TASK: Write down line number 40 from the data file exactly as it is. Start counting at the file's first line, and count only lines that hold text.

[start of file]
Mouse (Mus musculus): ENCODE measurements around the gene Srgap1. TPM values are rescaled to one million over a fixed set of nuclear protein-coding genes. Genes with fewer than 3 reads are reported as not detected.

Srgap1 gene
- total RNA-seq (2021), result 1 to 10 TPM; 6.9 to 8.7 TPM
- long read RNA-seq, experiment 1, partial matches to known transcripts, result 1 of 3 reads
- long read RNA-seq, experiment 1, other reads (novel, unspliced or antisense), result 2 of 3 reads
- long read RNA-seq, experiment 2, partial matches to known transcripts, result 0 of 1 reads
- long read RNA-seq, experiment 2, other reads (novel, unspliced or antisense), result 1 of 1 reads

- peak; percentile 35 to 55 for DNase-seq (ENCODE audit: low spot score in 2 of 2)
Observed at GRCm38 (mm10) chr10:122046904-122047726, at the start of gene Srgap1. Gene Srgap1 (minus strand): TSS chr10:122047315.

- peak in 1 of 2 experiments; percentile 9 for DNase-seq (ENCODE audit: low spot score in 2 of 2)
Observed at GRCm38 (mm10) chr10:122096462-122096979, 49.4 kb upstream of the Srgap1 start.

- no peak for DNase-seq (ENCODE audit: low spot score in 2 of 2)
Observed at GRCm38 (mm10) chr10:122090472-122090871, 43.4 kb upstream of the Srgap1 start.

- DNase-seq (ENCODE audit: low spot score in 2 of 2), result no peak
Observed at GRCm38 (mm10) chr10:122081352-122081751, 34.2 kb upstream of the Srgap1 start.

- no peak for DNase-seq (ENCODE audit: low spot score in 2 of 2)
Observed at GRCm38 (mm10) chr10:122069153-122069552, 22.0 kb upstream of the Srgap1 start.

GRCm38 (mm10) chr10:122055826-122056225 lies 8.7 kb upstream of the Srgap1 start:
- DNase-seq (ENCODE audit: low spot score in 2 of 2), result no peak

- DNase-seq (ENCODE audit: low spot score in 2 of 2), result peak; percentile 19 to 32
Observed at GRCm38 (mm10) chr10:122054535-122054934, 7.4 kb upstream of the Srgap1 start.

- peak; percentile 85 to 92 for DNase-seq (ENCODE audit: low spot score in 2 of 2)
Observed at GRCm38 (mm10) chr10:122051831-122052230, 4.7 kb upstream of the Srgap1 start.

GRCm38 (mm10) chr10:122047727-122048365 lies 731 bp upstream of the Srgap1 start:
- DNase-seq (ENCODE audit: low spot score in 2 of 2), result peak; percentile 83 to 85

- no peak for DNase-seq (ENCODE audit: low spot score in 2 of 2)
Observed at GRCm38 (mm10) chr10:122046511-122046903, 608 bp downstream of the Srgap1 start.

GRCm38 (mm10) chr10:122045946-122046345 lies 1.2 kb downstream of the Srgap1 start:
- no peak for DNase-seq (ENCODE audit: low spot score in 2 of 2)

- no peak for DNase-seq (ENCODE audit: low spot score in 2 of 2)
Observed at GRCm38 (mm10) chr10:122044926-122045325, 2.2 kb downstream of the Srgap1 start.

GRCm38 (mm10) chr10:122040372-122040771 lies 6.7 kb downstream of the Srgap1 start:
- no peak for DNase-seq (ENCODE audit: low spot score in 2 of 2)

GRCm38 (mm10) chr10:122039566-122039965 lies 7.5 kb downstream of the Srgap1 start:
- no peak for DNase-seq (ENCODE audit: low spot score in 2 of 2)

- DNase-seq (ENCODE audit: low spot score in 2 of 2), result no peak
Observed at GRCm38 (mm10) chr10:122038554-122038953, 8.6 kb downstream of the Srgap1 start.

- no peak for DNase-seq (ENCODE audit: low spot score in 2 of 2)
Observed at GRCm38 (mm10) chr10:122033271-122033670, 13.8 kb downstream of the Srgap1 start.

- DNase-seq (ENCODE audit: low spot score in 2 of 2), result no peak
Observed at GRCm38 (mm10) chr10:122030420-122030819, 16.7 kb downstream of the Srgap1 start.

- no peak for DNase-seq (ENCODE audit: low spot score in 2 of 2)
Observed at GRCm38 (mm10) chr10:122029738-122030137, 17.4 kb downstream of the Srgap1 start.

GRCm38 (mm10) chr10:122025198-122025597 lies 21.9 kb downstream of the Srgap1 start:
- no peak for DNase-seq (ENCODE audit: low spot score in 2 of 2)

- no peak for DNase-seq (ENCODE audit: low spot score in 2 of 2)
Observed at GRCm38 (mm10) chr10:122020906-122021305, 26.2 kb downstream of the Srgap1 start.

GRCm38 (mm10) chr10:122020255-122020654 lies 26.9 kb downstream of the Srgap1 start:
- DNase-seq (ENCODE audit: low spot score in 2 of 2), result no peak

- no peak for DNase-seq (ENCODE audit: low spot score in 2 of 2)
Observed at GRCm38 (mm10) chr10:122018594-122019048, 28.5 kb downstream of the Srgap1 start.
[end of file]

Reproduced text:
- DNase-seq (ENCODE audit: low spot score in 2 of 2), result no peak